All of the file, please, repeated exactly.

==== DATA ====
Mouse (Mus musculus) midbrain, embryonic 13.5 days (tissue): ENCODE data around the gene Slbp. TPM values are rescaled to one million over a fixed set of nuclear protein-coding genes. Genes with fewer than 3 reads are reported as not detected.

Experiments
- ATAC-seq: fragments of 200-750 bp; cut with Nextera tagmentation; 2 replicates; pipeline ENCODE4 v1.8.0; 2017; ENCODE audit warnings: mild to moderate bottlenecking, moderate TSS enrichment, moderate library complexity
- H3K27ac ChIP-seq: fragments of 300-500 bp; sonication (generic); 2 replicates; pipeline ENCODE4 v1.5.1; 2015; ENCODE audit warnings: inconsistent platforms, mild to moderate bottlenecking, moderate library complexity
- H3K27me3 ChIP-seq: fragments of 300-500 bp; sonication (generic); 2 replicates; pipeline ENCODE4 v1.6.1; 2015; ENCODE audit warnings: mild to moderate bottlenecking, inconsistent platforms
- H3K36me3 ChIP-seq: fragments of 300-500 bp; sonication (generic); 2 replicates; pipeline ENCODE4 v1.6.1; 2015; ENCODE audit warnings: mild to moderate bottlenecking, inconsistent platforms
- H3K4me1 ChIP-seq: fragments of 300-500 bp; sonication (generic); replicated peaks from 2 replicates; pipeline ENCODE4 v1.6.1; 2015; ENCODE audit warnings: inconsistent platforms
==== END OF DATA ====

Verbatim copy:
Mouse (Mus musculus) midbrain, embryonic 13.5 days (tissue): ENCODE data around the gene Slbp. TPM values are rescaled to one million over a fixed set of nuclear protein-coding genes. Genes with fewer than 3 reads are reported as not detected.

Experiments
- ATAC-seq: fragments of 200-750 bp; cut with Nextera tagmentation; 2 replicates; pipeline ENCODE4 v1.8.0; 2017; ENCODE audit warnings: mild to moderate bottlenecking, moderate TSS enrichment, moderate library complexity
- H3K27ac ChIP-seq: fragments of 300-500 bp; sonication (generic); 2 replicates; pipeline ENCODE4 v1.5.1; 2015; ENCODE audit warnings: inconsistent platforms, mild to moderate bottlenecking, moderate library complexity
- H3K27me3 ChIP-seq: fragments of 300-500 bp; sonication (generic); 2 replicates; pipeline ENCODE4 v1.6.1; 2015; ENCODE audit warnings: mild to moderate bottlenecking, inconsistent platforms
- H3K36me3 ChIP-seq: fragments of 300-500 bp; sonication (generic); 2 replicates; pipeline ENCODE4 v1.6.1; 2015; ENCODE audit warnings: mild to moderate bottlenecking, inconsistent platforms
- H3K4me1 ChIP-seq: fragments of 300-500 bp; sonication (generic); replicated peaks from 2 replicates; pipeline ENCODE4 v1.6.1; 2015; ENCODE audit warnings: inconsistent platforms